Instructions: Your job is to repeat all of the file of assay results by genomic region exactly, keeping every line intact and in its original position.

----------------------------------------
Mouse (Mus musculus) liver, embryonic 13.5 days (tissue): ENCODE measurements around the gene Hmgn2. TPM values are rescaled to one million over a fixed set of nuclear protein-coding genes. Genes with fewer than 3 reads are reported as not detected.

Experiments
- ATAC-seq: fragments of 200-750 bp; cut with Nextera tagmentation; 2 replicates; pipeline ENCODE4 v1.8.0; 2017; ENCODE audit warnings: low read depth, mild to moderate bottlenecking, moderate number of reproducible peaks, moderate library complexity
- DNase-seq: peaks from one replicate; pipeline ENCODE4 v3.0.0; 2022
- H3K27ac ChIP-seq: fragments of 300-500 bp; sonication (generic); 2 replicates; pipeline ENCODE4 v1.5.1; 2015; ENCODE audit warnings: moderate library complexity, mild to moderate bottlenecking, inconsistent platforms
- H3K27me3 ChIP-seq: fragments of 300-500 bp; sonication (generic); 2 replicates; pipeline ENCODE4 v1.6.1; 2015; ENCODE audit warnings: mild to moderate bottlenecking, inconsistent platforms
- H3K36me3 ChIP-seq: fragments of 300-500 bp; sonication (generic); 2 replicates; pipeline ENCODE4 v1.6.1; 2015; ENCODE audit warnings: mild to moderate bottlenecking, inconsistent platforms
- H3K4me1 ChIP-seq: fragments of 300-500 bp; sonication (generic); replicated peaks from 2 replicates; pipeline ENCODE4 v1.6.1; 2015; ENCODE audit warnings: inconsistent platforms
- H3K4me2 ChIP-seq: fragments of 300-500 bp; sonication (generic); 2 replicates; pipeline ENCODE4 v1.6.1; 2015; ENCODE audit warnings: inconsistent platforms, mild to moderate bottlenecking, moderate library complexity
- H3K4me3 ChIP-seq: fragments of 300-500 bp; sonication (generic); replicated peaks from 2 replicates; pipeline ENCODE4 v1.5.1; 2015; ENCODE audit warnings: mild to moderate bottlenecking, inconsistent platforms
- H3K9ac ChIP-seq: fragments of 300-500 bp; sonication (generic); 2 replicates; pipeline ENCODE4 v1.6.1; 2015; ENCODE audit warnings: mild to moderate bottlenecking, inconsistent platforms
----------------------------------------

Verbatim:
Mouse (Mus musculus) liver, embryonic 13.5 days (tissue): ENCODE measurements around the gene Hmgn2. TPM values are rescaled to one million over a fixed set of nuclear protein-coding genes. Genes with fewer than 3 reads are reported as not detected.

Experiments
- ATAC-seq: fragments of 200-750 bp; cut with Nextera tagmentation; 2 replicates; pipeline ENCODE4 v1.8.0; 2017; ENCODE audit warnings: low read depth, mild to moderate bottlenecking, moderate number of reproducible peaks, moderate library complexity
- DNase-seq: peaks from one replicate; pipeline ENCODE4 v3.0.0; 2022
- H3K27ac ChIP-seq: fragments of 300-500 bp; sonication (generic); 2 replicates; pipeline ENCODE4 v1.5.1; 2015; ENCODE audit warnings: moderate library complexity, mild to moderate bottlenecking, inconsistent platforms
- H3K27me3 ChIP-seq: fragments of 300-500 bp; sonication (generic); 2 replicates; pipeline ENCODE4 v1.6.1; 2015; ENCODE audit warnings: mild to moderate bottlenecking, inconsistent platforms
- H3K36me3 ChIP-seq: fragments of 300-500 bp; sonication (generic); 2 replicates; pipeline ENCODE4 v1.6.1; 2015; ENCODE audit warnings: mild to moderate bottlenecking, inconsistent platforms
- H3K4me1 ChIP-seq: fragments of 300-500 bp; sonication (generic); replicated peaks from 2 replicates; pipeline ENCODE4 v1.6.1; 2015; ENCODE audit warnings: inconsistent platforms
- H3K4me2 ChIP-seq: fragments of 300-500 bp; sonication (generic); 2 replicates; pipeline ENCODE4 v1.6.1; 2015; ENCODE audit warnings: inconsistent platforms, mild to moderate bottlenecking, moderate library complexity
- H3K4me3 ChIP-seq: fragments of 300-500 bp; sonication (generic); replicated peaks from 2 replicates; pipeline ENCODE4 v1.5.1; 2015; ENCODE audit warnings: mild to moderate bottlenecking, inconsistent platforms
- H3K9ac ChIP-seq: fragments of 300-500 bp; sonication (generic); 2 replicates; pipeline ENCODE4 v1.6.1; 2015; ENCODE audit warnings: mild to moderate bottlenecking, inconsistent platforms